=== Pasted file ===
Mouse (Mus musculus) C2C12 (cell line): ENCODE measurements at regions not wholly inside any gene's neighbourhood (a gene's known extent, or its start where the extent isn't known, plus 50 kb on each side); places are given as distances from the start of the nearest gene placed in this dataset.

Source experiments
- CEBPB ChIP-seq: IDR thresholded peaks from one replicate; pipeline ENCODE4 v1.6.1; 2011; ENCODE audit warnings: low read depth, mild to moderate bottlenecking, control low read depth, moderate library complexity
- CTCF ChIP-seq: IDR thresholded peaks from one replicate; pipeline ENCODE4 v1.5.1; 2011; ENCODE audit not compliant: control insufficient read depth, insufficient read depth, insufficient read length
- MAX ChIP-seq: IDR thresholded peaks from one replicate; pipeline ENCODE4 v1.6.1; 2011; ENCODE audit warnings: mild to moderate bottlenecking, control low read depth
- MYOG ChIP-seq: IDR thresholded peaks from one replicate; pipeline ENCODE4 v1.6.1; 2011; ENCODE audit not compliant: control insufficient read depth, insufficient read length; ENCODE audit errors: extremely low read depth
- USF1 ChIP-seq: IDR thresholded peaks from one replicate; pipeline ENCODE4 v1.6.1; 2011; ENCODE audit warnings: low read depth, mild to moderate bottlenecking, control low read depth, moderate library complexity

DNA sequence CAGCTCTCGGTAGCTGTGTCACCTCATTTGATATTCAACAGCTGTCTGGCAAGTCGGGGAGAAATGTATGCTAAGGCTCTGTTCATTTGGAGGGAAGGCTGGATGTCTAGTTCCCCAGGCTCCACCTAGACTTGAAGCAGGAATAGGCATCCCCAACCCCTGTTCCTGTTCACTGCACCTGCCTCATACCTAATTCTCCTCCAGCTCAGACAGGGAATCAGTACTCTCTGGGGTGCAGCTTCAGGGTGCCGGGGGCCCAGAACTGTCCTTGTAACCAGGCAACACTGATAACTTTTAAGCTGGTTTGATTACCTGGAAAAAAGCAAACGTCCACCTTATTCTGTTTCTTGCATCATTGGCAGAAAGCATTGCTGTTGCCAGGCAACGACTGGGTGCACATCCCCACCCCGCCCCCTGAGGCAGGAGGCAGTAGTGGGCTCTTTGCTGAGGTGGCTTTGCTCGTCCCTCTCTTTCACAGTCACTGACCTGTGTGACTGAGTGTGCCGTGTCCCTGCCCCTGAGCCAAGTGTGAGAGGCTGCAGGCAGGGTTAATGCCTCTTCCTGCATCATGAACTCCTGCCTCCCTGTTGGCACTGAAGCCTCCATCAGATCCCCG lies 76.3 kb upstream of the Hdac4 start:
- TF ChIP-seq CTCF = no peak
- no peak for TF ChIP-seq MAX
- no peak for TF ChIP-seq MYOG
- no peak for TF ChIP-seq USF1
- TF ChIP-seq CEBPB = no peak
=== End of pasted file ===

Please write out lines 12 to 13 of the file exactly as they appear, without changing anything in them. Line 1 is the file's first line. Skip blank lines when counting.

- no peak for TF ChIP-seq USF1
- TF ChIP-seq CEBPB = no peak